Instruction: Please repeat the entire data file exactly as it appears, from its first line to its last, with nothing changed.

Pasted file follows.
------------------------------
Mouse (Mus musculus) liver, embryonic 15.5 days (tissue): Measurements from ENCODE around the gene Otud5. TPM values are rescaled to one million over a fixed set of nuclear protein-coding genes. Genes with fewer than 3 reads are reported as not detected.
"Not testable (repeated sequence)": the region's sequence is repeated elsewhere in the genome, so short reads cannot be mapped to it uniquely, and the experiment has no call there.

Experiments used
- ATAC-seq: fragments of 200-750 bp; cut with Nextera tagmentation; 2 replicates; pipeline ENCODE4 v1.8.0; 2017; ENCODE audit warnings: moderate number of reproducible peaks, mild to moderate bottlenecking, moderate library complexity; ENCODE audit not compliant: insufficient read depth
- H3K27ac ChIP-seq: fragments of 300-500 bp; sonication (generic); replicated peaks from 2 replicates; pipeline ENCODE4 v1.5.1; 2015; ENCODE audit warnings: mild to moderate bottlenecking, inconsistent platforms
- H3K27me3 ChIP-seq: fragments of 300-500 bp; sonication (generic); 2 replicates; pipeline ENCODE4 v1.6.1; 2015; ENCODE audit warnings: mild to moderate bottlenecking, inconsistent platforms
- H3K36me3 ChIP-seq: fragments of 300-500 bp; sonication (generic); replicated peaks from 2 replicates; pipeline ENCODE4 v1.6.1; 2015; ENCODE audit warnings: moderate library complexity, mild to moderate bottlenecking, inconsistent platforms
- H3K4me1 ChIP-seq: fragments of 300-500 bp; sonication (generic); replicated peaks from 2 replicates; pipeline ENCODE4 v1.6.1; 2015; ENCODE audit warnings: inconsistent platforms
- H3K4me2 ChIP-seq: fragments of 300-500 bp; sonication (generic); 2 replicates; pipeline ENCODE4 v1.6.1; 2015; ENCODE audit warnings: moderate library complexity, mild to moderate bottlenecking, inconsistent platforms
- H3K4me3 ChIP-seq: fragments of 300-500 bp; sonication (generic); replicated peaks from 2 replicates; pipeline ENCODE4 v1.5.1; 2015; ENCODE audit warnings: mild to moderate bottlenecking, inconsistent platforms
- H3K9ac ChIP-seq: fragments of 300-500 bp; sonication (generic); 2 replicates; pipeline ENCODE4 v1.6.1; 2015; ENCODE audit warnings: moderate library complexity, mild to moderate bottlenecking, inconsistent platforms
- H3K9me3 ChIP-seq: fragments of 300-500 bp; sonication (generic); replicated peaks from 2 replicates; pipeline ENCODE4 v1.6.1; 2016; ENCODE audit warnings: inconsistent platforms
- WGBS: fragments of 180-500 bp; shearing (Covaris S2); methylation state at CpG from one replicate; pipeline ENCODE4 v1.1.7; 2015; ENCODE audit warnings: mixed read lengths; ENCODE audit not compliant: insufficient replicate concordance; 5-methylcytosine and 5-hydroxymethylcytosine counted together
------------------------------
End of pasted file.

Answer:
Mouse (Mus musculus) liver, embryonic 15.5 days (tissue): Measurements from ENCODE around the gene Otud5. TPM values are rescaled to one million over a fixed set of nuclear protein-coding genes. Genes with fewer than 3 reads are reported as not detected.
"Not testable (repeated sequence)": the region's sequence is repeated elsewhere in the genome, so short reads cannot be mapped to it uniquely, and the experiment has no call there.

Experiments used
- ATAC-seq: fragments of 200-750 bp; cut with Nextera tagmentation; 2 replicates; pipeline ENCODE4 v1.8.0; 2017; ENCODE audit warnings: moderate number of reproducible peaks, mild to moderate bottlenecking, moderate library complexity; ENCODE audit not compliant: insufficient read depth
- H3K27ac ChIP-seq: fragments of 300-500 bp; sonication (generic); replicated peaks from 2 replicates; pipeline ENCODE4 v1.5.1; 2015; ENCODE audit warnings: mild to moderate bottlenecking, inconsistent platforms
- H3K27me3 ChIP-seq: fragments of 300-500 bp; sonication (generic); 2 replicates; pipeline ENCODE4 v1.6.1; 2015; ENCODE audit warnings: mild to moderate bottlenecking, inconsistent platforms
- H3K36me3 ChIP-seq: fragments of 300-500 bp; sonication (generic); replicated peaks from 2 replicates; pipeline ENCODE4 v1.6.1; 2015; ENCODE audit warnings: moderate library complexity, mild to moderate bottlenecking, inconsistent platforms
- H3K4me1 ChIP-seq: fragments of 300-500 bp; sonication (generic); replicated peaks from 2 replicates; pipeline ENCODE4 v1.6.1; 2015; ENCODE audit warnings: inconsistent platforms
- H3K4me2 ChIP-seq: fragments of 300-500 bp; sonication (generic); 2 replicates; pipeline ENCODE4 v1.6.1; 2015; ENCODE audit warnings: moderate library complexity, mild to moderate bottlenecking, inconsistent platforms
- H3K4me3 ChIP-seq: fragments of 300-500 bp; sonication (generic); replicated peaks from 2 replicates; pipeline ENCODE4 v1.5.1; 2015; ENCODE audit warnings: mild to moderate bottlenecking, inconsistent platforms
- H3K9ac ChIP-seq: fragments of 300-500 bp; sonication (generic); 2 replicates; pipeline ENCODE4 v1.6.1; 2015; ENCODE audit warnings: moderate library complexity, mild to moderate bottlenecking, inconsistent platforms
- H3K9me3 ChIP-seq: fragments of 300-500 bp; sonication (generic); replicated peaks from 2 replicates; pipeline ENCODE4 v1.6.1; 2016; ENCODE audit warnings: inconsistent platforms
- WGBS: fragments of 180-500 bp; shearing (Covaris S2); methylation state at CpG from one replicate; pipeline ENCODE4 v1.1.7; 2015; ENCODE audit warnings: mixed read lengths; ENCODE audit not compliant: insufficient replicate concordance; 5-methylcytosine and 5-hydroxymethylcytosine counted together